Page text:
final level adjustments

Discussion in 'Microphones (live or studio)' started by BlackTalon, Aug 28, 2003.

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  1. BlackTalon

    BlackTalon Guest

    I'm trying to figure out getting my overall sound levels to where i'd like them. So far for each instrument I just have eq, then I use c1 compressor, just setting the attack and delay, nothing else, then l2 in the master with a -3 ceiling. I don't want anything squashed. Now started out should I start with the loudest elements the kick and snare? roll them up till before they peak? then go down the line of instruments? All instruments are good quality and are pretty loud without compression except for one I may need to compress a bit. I haven't really mastered this part yet so any advice would be great. Also if I have l2 with a -3 ceiling would there be any reason for me to also have a regular compressor on the master and why?
  2. by

    by Guest


    Is having those c1 on each channel the way you have them neccessary? (just curious)

    Everyone mixes differently, there's no set rule that you have to start with kick and snare, though i know alot of people do that. I like to start with bass and kick, and get them to a point where they are comfortably sitting together without fighting each other. Then i might finish the rest of the drums, but I like to get the vocals in there as soon as possible. Or, at least, the next most important instrument. After the vocal is sitting well, I'll form the rest of the stuff around that. That's ussually the way i go about it.

    As for compression on the master bus, some people like to do that cause it can help 'gel' the mix together.
  3. BlackTalon

    BlackTalon Guest

    Well having the compressors on each channel I believe is necesary because I can have that sound hit and release exactly where I want it too so it fits, not often i'll have something be on target from the get go without compression. I usually start with just that, then start at the bottem from kick and bass, and so on. I'm not really asking about the process of mixing but the sound levels of the overall tracks. ( this is after the track is mixed ) do you start with the loudest instrument, kick, snare whatever, crank it up to below peak, then move down and bring the rest up? Just looking for some ideas to try out. I'm guess theres got to be some anchor to work from. if that makes any sense.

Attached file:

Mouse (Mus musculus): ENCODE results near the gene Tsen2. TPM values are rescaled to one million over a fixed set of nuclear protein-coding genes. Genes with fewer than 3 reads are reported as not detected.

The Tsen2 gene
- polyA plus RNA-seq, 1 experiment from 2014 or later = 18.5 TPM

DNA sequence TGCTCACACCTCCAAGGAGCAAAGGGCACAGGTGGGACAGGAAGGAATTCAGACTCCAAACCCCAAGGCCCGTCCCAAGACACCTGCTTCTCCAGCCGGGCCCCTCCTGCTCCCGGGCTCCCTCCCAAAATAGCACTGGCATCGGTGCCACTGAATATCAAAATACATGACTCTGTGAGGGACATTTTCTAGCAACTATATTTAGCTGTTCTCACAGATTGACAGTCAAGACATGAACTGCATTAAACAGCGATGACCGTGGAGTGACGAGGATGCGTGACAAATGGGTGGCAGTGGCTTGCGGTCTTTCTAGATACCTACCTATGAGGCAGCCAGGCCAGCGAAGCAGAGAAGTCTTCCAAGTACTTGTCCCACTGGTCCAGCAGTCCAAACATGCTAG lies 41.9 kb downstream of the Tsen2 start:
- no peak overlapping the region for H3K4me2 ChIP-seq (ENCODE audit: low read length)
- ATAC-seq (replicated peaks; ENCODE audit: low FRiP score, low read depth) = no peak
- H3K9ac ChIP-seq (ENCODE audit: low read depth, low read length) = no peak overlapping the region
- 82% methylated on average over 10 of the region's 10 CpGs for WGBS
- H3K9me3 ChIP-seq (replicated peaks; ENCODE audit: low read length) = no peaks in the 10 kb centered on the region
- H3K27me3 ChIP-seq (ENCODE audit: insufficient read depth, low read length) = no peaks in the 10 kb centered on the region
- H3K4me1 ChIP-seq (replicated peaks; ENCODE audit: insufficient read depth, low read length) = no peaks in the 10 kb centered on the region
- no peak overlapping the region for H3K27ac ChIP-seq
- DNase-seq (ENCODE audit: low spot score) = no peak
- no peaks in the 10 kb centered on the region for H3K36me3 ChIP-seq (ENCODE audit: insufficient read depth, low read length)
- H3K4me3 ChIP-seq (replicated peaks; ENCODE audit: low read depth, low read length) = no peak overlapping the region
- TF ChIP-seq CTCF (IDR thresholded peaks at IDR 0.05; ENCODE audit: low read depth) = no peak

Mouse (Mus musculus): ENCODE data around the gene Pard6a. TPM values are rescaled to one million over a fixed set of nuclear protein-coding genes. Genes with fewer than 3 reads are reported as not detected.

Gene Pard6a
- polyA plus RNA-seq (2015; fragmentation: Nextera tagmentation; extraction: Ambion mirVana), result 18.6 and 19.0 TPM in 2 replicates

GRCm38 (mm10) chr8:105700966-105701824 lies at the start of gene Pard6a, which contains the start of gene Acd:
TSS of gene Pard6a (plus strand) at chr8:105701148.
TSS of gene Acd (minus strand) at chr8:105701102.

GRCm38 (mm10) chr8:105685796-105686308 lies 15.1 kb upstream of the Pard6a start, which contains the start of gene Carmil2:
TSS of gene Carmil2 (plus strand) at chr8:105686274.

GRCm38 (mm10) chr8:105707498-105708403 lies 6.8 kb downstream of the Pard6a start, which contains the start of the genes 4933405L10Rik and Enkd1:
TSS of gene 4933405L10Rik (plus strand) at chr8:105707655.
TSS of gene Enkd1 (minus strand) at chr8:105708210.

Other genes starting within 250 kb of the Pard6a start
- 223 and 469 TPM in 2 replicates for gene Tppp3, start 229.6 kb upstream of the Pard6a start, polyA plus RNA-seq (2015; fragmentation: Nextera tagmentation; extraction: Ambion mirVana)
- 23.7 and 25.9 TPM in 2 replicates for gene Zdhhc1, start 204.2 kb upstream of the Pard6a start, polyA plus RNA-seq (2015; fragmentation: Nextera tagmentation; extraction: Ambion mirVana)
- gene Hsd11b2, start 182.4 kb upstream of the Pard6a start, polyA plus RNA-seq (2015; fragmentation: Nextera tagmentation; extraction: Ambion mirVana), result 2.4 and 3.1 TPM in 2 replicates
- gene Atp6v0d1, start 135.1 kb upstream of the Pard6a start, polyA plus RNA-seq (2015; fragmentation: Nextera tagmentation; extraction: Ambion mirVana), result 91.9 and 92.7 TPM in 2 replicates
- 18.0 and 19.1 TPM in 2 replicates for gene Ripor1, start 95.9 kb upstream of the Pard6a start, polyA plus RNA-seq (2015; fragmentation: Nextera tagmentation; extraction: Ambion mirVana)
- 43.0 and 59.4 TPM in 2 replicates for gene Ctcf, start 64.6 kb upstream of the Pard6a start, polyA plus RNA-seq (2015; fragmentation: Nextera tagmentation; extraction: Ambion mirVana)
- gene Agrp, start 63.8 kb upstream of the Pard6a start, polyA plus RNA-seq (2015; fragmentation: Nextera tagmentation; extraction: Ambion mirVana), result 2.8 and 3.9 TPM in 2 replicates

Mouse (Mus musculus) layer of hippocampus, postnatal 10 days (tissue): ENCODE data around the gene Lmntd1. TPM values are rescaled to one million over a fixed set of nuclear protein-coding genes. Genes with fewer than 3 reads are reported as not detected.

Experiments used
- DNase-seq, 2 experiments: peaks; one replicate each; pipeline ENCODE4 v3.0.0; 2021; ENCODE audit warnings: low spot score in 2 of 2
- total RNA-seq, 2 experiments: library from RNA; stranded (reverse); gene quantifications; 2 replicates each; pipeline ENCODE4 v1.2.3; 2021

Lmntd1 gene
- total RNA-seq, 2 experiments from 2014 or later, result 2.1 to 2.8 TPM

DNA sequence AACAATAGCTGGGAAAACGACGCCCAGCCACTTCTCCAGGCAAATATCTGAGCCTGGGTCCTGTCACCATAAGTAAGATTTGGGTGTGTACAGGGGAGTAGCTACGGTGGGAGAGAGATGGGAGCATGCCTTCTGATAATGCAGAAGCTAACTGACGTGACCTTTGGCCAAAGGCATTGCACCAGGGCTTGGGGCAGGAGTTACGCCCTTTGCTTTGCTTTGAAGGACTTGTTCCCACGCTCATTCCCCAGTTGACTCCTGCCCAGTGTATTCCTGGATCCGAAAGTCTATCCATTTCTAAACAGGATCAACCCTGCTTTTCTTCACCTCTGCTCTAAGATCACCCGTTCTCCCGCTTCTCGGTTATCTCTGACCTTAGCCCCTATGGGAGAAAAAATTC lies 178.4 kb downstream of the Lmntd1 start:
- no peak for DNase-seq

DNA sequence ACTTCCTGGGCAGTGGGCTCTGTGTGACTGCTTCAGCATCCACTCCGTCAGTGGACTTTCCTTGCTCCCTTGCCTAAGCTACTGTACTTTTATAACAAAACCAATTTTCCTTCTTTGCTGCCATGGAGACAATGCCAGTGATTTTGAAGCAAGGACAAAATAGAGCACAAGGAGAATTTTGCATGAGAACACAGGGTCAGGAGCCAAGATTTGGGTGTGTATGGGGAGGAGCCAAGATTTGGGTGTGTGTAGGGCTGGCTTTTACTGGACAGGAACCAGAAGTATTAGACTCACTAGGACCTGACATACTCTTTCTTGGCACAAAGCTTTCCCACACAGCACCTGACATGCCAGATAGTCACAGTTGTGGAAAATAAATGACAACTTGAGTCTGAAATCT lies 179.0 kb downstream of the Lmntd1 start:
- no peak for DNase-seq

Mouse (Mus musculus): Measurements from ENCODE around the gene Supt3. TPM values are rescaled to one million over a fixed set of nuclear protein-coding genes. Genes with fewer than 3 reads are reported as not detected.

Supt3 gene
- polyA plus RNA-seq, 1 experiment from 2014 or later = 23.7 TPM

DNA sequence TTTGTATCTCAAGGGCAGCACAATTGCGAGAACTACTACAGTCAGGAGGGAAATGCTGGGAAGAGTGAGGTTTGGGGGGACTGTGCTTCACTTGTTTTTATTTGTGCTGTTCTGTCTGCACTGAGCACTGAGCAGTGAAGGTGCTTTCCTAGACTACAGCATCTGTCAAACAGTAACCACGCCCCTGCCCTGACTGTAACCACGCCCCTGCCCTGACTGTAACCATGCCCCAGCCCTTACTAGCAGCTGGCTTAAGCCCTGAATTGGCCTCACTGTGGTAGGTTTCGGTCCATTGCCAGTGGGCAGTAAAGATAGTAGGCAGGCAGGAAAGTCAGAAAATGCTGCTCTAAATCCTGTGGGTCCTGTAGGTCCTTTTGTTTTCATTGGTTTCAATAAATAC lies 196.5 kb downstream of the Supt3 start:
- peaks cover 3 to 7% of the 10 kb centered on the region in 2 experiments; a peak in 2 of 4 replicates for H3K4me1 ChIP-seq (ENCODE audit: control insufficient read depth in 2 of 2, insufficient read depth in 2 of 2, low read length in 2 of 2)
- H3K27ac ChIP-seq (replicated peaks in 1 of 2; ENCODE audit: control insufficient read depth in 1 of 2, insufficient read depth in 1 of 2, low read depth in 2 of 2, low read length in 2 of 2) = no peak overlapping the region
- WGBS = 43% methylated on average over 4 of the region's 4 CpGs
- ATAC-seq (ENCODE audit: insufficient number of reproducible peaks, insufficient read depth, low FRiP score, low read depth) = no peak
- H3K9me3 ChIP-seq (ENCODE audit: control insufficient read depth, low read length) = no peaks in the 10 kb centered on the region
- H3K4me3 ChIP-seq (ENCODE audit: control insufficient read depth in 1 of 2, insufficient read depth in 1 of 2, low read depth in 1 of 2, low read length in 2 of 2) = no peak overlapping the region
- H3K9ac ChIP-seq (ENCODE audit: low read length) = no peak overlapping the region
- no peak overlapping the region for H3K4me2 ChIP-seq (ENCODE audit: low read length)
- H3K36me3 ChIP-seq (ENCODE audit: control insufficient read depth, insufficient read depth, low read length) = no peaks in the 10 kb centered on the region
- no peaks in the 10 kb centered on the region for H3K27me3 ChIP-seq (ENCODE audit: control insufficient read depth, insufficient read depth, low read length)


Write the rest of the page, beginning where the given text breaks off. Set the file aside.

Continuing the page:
4. by

    by Guest

    I personally like to get the kick alone at -6db (at the most!), this leaves me headroom for when other stuff gets added. the snare ussually doesn't peak as high as the kick, it's maybe 3-6db lower. it depends. by the time everything is pulled up, the final output may peak at -3, but that's okay. for me it's better to be lower - it doesn't really sacrific bit-rate or noise level. plus, nothing will get squashed by the limiter if you play it safe. the result will be much smoother - i've found...
  5. falkon2

    falkon2 Well-Known Member

    Mar 17, 2003
    Starting with kick at -6dB sounds good... I'll have a glass of that as well.

    Snares, well, depends on what type of snare sound is up for play - tinny, rattle-sound snares will peak much lower than "thunking" solid rock snares. As long as the bass and snare sound good together, I'm okay with that - 6dB extra headroom over the kick is plenty for all kinds of occasions.

    I'd like to put a compressor on the drums submix, or at least make it dip the overhead tracks - I'm a big fan of hearing loud sounds make the crashes dip momentarily and "fade" back in; just enough to make it noticable. (overdo it and it'll probably sound silly) It gives the music a sort of feel. I wouldn't put compressors on the individual drum tracks because of this, but if the drummer is too inconsistent...

    I suppose it's silly to point this out, but perceived frequency at the same level can greatly be affected by frequency ranges - Overheads at -9dB will sound much louder than subsonic synth at -9dB.
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